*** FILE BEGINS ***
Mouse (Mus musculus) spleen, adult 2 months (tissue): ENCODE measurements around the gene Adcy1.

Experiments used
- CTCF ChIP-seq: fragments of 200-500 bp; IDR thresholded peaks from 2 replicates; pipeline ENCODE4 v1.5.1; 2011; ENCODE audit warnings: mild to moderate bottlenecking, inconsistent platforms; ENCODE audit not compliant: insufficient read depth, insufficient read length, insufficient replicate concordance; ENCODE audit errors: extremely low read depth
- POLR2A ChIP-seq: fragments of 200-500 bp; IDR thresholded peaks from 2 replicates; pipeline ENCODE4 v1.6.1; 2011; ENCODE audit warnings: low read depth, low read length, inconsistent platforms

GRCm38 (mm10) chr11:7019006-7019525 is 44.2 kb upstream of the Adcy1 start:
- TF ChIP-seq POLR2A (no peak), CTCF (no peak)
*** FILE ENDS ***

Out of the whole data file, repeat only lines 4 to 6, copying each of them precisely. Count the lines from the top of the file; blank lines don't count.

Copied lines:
- POLR2A ChIP-seq: fragments of 200-500 bp; IDR thresholded peaks from 2 replicates; pipeline ENCODE4 v1.6.1; 2011; ENCODE audit warnings: low read depth, low read length, inconsistent platforms

GRCm38 (mm10) chr11:7019006-7019525 is 44.2 kb upstream of the Adcy1 start:
- TF ChIP-seq POLR2A (no peak), CTCF (no peak)